Things apparently did not always work out with servants; but Eliza Bellows seems to have been accommodating in allowing them to see prospective employers in the house.  An advertisement in The New York Herald on September 30, 1856 read:  "Wanted--A situation by a respectable woman, as laundress, who has a perfect knowledge of her business, and has the best of city references.  Can be seen for two days at the parsonage of All Souls' church, corner of 20th st. and 4th avenue."  And in May 1858 another servant was looking to move on.  Her ad read, "Wanted--A situation by a respectable girl, as waitress, or as chambermaid and waitress.  Apply at Dr. Bellows' parsonage house, All Soul's church."

Eliza was hostess to any number of gatherings in the rectory.  Thomas Bellows recalled "Their home was always the centre of a wide and generous hospitality, and the young minister lent a patient and willing ear to all sorts of appeals in behalf of educational and philanthropic schemes with which he was supposed to have sympathy."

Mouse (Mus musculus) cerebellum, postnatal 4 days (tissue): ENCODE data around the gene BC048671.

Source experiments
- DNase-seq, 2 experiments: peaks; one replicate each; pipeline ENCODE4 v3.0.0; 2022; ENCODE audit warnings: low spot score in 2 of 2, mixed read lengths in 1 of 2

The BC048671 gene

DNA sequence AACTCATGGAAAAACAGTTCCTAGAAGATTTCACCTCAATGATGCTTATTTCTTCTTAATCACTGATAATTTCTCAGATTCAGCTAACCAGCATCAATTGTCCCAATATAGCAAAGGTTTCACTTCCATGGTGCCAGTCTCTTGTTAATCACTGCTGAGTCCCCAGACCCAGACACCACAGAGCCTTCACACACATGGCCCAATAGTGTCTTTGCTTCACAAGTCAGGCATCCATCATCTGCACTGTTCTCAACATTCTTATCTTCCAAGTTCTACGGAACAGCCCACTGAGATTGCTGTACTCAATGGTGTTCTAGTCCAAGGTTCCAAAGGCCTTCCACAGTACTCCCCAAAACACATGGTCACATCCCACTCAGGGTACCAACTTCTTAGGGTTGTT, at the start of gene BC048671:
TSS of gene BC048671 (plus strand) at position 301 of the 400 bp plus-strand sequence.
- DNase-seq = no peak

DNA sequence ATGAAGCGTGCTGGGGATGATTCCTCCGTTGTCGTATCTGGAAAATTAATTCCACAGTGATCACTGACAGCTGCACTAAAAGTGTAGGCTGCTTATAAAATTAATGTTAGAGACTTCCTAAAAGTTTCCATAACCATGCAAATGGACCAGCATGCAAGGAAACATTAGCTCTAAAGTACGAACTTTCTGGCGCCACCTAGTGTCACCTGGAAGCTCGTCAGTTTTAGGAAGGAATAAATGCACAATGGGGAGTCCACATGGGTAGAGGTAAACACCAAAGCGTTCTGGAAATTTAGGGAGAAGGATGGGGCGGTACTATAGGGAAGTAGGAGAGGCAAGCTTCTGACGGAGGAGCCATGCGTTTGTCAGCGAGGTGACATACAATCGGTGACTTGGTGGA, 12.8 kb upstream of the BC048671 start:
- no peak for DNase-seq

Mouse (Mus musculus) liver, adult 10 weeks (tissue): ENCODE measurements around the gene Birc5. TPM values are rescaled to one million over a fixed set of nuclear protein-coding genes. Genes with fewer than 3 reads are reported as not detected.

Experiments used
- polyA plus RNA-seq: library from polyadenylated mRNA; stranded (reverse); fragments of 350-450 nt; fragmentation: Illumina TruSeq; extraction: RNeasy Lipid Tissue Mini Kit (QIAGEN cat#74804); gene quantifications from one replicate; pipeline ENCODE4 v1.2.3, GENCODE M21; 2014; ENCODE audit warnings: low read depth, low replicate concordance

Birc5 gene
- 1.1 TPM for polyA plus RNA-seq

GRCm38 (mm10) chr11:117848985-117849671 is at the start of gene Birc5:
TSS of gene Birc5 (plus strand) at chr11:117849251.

Among the groups that would meet in the library or drawing room was the Sanitary Commission, formed by Bellows after he convinced President Lincoln of the need to protect soldiers in the field as much as possible against unsanitary conditions.  In an open letter to the Executive Finance Committee in the City of New York in 1861 Bellows pleaded in part "In such a struggle, it is madness to waste a single hour, still more a single life.  Most of all should we avoid the ruinous delay of slowly replacing in the wasted camp the tens of thousands which our neglect may thoughtlessly leave to die, almost within our sight."

Following the war the house saw meetings of the Flower Mission, which distributed fresh flowers to hospitals during the warm months of June through September, and the American Society of Civil Engineers.  


The women of the Flower Mission distribute flowers in the Women's Ward of the Convalescent Hospital.  Frank Leslie's Illustrated Newspaper, May 5, 1877 (copyright expired)